Monday, March 12, 2012

Milk Bar Mondays – Confetti Cookies

The Milk Bar cookbook has quickly become my go-to baking cookbook.  I have learned so much about baking already and I love these recipes.  Who’s ready for some confetti?

When I was flipping through the book to decide on the recipe for my week, I couldn’t look away from the sprinkles.  I think that everyone secretly loves boxed cake mix, Tosi admits to it in the book.  I admit it too, shamelessly.  My favorite (and hers) will forever be the Funfetti cake mix.  I have long-loved to make cake mix cookies from a box of Funfetti mix but I had never figured out how to get the same flavor and texture from scratch.  There are dozens of homemade Funfetti cupcakes out there but I’m a cookie girl.  So these literally jumped off of the page at me.

The brilliance behind these cookies is the crumb.  You might remember the pie crumb from the apple pie layer cake.  So let me introduce you to my drug of choice, the birthday cake crumb.  It’s like homemade Funfetti cake mix, no lie.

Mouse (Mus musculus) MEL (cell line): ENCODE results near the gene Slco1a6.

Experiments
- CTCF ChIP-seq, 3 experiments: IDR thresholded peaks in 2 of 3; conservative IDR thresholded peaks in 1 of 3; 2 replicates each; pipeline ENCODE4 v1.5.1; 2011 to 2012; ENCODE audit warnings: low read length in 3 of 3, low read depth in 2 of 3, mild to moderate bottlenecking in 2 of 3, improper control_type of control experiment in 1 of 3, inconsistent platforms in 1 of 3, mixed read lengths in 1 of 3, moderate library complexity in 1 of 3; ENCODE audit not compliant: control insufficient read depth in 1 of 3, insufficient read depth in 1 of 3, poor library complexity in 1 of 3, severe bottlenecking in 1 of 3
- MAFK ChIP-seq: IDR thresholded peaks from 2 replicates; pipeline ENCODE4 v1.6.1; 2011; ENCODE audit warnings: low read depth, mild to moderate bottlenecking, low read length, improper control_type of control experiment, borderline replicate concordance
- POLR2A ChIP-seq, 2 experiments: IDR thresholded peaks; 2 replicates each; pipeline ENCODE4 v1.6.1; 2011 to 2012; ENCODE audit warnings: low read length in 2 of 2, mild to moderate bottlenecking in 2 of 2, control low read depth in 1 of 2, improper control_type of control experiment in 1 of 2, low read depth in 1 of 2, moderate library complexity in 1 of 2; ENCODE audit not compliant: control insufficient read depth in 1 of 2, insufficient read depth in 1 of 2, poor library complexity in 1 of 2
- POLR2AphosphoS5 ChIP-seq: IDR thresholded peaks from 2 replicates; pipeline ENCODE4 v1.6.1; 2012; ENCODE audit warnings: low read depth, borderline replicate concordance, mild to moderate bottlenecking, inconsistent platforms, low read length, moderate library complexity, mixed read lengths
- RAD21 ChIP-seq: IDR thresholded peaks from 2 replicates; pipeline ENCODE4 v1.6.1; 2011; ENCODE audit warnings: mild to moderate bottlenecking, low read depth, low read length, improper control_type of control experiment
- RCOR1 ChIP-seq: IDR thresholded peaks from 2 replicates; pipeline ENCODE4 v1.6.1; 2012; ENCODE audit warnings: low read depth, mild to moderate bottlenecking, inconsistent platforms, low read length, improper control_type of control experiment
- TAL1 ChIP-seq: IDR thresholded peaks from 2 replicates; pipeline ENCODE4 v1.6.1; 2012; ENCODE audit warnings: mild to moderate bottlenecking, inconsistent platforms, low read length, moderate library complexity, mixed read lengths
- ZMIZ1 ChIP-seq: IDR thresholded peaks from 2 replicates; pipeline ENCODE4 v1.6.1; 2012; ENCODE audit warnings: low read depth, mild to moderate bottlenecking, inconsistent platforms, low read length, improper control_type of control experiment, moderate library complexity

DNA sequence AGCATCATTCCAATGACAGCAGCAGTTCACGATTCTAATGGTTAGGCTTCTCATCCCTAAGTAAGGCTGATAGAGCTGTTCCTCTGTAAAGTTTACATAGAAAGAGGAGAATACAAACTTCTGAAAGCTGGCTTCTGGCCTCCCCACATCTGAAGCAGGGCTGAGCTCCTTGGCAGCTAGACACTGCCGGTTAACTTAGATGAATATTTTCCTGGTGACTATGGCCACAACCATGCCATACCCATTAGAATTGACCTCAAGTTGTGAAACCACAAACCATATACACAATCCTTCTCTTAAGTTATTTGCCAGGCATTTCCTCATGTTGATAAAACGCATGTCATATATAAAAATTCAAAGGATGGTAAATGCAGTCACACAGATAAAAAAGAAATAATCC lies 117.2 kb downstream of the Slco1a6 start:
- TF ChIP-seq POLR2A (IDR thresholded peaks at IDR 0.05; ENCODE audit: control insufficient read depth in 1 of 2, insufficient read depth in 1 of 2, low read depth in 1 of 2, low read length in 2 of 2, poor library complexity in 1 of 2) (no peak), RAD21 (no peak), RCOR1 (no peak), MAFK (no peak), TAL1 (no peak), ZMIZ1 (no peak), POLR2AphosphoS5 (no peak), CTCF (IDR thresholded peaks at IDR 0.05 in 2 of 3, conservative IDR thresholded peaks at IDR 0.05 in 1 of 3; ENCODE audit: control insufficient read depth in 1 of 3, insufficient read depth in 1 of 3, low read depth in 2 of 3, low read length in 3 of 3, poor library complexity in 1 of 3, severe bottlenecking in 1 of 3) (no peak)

You all know that cookie dough is my weakness, too.  And this dough is dreamy.  It’s amazingly fluffy (you’ll see why in the recipe) and the flavors are so well-balanced.  This book is the real deal.  These cookies are the real deal.

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And check out the other posts here:

Audra of The Baker Chick
Jacqueline of The Dusty Baker
Krissy of Krissy’s Creations
Meagan of Scarletta Bakes
Nicole of Sweet Peony Blog

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Confetti Cookies Recipe

Yield: 20 large cookies

Cook Time: 18 minutes

Sprinkles. In Cookies. Need I say more?

Ingredients:

for the confetti cookies:
2 sticks butter, room temperature
1 1/2 cups sugar